Flipkart, Amazon Hit as Government Looks to Ban Online Exclusives, Place Other Restrictions

Flipkart, Amazon Hit as Government Looks to Ban Online Exclusives, Place Other Restrictions

India will ban e-commerce companies like Amazon.com and Walmart-owned Flipkart Group from selling products from companies in which they have an equity interest.

In a declaration, the authorities also said that the companies will be prevented from entering into private agreements with vendors. The rules will be applicable from February 1.

“An entity with equity participation by e-commerce marketplace entity or its group companies, or using control on its stock by e-commerce market entity or its group companies, will not be allowed to sell its products on the stage run by this kind of marketplace entity,” the commerce ministry said in a statement.

E-commerce companies can make bulk purchases through their wholesale components or other group businesses that subsequently sell the goods to pick sellers, such as their affiliates or other companies where they have arrangements.

Those vendors can then sell the goods to other companies or direct to consumers, frequently at attractively low prices.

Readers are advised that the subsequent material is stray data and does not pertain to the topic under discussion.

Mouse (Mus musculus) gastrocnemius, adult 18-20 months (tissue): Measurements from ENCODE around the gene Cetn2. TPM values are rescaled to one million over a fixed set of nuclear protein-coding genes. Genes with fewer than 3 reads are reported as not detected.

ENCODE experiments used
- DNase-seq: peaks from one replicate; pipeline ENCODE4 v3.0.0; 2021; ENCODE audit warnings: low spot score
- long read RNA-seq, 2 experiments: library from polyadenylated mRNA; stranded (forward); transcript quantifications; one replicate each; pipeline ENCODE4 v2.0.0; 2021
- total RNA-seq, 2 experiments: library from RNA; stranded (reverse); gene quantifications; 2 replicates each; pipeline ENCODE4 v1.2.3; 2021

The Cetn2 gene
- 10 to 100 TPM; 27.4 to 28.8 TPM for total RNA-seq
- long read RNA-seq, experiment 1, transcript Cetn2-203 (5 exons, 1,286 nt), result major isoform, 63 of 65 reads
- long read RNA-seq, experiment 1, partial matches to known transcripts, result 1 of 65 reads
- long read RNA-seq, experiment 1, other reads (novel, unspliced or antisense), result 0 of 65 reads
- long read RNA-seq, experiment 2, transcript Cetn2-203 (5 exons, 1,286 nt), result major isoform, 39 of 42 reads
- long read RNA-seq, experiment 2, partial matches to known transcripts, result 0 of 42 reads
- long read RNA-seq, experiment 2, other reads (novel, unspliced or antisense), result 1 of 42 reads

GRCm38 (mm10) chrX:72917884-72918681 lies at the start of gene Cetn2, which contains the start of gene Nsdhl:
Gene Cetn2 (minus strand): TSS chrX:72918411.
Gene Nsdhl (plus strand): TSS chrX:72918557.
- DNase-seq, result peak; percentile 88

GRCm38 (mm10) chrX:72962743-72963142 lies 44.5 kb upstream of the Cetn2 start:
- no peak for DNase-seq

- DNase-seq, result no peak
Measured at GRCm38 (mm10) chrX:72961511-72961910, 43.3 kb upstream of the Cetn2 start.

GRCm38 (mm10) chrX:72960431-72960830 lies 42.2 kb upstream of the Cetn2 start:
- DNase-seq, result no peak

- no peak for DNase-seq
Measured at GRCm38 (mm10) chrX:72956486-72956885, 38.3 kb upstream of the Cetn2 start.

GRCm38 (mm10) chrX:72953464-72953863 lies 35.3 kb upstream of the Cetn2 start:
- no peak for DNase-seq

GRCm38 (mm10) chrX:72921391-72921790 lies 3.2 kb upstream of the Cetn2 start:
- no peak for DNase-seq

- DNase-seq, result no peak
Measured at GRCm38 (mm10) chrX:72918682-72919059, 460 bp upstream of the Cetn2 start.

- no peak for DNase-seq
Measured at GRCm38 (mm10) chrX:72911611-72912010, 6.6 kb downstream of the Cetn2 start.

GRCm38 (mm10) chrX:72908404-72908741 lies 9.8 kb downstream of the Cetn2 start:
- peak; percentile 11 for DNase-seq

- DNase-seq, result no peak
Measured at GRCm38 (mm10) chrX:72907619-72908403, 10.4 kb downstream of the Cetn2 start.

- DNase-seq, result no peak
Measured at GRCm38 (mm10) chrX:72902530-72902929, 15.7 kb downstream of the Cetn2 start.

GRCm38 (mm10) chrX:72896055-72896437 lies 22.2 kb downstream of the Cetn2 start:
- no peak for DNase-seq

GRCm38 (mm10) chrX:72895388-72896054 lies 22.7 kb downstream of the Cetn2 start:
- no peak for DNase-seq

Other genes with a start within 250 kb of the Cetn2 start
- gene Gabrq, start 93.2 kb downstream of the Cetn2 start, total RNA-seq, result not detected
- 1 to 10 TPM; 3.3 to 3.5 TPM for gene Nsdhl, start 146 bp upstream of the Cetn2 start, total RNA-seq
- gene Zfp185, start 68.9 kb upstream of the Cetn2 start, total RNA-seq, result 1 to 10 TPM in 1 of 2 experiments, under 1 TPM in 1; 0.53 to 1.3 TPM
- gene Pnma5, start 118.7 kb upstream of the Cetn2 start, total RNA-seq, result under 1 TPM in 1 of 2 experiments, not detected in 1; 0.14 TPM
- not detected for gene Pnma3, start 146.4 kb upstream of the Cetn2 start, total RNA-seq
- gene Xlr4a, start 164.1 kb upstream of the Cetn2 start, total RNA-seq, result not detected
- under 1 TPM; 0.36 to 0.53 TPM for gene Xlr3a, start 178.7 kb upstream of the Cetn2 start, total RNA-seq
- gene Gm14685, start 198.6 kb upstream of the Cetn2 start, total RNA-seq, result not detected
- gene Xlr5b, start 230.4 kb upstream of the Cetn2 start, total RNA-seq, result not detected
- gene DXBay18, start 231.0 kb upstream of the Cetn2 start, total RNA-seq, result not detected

The regulations follow complaints from Indian retailers and traders, who say the giant e-commerce companies are using their control over stock in their own affiliates, and via exclusive sales agreements, to make an unfair market which allows them to sell some products at very reduced rates.

The reception group filed a similar petition against Flipkart in May, alleging breach of contest rules during preferential treatment for select sellers.

Wednesday’s telling also stated that the money back that customers get as a bonus while online shopping should not be based on if the product was bought from an affiliate of this system or not.

The rules said that services provided to sellers on an e-commerce system and from that thing’s affiliates should be done so at arm’s length and in a fair and non-discriminatory method.

New principles will appease small traders and farmers who fear that U.S. businesses are creating a back door entry into India’s retail market and may squeeze out small corner shops that dominate Indian retailing.

The Confederation of All India Traders in a statement said that if the order is executed in total afterward malpractices, predatory pricing policies and heavy discounting by e-commerce players will no more occur.

CAIT secretary general Praveen Khandelwal said the new rules will place an embargo on the tactics adopted by the international players to control and dominate retail trade in India via e-commerce.

In May, CAIT had raised objections to Walmart’s $16 billion acquisition of Flipkart saying the deal would produce unfair competition and result in predatory pricing.

The new regulations build on existing rules under which foreign investors may obtain 100% of e-commerce businesses, with the exclusion of a model based on stock from which they’re barred.

Amazon India stated it is currently assessing the rules, while Flipkart didn’t immediately respond to a request for comment.


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